Wherever I live, I seem to become the neighborhood witch doctor—usually without asking. People bring me their children, their friends and even their...

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Wherever I live, I seem to become the neighborhood witch doctor—usually without asking.

People bring me their children, their friends and even their pets (the one I remember best was a dog with mouth warts) to ask me whether there is anything “natural” they can try to help whatever it is. I love the fact that people trust me enough to ask me their questions, though sometimes it throws me off a bit.

So, true to form, I was recently at a party eating some lasagna when a woman stopped me midbite to ask about cold sores. Her son apparently has a breakout on his lips about twice a year. She wanted to know if there was anything topical — simple, natural, cheap and easy — that he could use to accelerate healing. She is a working mom with two young kids at home so, ideally, she wanted to use something she already had in the house.

Here’s what I told her:

Aloe. One study showed that using a 0.5 percent aloe cream three times per day accelerates healing of the sores by 1 week for some people. You can buy the cream, or you can buy a $4 aloe plant, which has the added benefit of looking pretty in your kitchen (and being super-easy to maintain).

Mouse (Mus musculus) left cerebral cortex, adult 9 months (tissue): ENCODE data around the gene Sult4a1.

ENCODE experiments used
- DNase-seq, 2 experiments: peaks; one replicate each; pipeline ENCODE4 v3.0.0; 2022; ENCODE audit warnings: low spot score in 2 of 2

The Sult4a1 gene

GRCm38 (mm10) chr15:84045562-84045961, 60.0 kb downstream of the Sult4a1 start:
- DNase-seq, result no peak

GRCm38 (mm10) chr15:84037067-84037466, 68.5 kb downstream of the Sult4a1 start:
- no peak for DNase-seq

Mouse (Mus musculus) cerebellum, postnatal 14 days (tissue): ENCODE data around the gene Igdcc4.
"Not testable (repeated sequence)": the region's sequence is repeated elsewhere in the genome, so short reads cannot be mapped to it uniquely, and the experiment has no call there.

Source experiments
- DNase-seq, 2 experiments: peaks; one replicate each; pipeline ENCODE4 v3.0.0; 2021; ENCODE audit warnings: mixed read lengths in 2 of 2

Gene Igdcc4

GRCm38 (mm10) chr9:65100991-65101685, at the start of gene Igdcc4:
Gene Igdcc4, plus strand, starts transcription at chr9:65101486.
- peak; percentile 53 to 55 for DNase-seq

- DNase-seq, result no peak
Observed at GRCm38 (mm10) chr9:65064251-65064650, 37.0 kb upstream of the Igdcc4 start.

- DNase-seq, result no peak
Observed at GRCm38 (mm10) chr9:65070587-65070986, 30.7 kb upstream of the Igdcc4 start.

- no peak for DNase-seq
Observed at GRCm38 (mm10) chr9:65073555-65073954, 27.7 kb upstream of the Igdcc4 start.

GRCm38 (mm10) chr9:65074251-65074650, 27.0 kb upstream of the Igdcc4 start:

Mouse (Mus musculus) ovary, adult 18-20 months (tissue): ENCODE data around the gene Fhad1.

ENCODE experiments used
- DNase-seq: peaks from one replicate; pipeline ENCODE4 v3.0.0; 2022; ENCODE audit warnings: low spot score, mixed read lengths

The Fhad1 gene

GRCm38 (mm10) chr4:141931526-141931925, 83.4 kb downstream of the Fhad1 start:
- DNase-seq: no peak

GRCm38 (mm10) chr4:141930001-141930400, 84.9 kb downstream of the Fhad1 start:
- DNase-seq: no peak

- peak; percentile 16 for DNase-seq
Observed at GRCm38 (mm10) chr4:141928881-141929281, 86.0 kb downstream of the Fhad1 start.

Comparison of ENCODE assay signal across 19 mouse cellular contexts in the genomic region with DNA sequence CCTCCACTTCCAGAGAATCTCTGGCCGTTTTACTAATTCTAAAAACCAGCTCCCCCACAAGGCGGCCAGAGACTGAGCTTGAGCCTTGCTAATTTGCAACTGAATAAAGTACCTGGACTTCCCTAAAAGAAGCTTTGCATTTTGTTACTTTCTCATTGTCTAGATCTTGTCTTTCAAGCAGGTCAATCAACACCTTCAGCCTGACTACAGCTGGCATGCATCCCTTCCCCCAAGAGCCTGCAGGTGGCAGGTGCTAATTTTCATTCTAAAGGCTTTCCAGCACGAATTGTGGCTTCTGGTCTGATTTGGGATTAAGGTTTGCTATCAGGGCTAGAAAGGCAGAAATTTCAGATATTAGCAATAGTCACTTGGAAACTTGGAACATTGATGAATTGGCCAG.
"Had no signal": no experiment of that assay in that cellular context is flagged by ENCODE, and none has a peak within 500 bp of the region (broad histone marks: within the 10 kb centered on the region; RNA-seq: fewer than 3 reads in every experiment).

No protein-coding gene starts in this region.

Just break off a small piece of leaf, and rub a bit of its gooey gel on your lip. Usually, the more often you apply it, the better, but I would recommend at least three times per day. Like most topical treatments, it’s best to start as soon as you feel a cold sore coming on.

Zinc-oxide ointment. In one study, people using a 0.3 percent zinc-oxide cream within the first day of developing a lesion healed more quickly. Zinc-oxide creams are more commonly used for babies with diaper rash, but those creams have a much higher concentration of zinc — around 40 percent. In practice, some people have told me that a small amount of the high-concentration cream on the sore works just as well. Just make sure not to get it in your mouth or swallow it, which applies to any topical treatment. It can also look a bit funny if you are going to work, since it is white.

Other, more sophisticated, options include:

Lemon-balm ointment. A 1 percent lemon-balm ointment was found in one study to decrease symptoms and heal lesions.

Super Lysine Plus. This combination of zinc oxide, lysine and many other ingredients helped speed up healing in one study, when applied every two hours.

Sage and rhubarb cream. This mixture eased pain and symptoms in one study.

Dr. Astrid Pujari is a Seattle M.D. with an additional degree as a medical herbalist; she practices at the Pujari Center and teaches as part of the residency programs at Virginia Mason and Swedish/Cherry Hill hospitals. Send questions to apujari@seattletimes.com for possible use in future columns. All information is intended for education and not a substitute for medical advice. Consult your doctor before following any suggestions given here.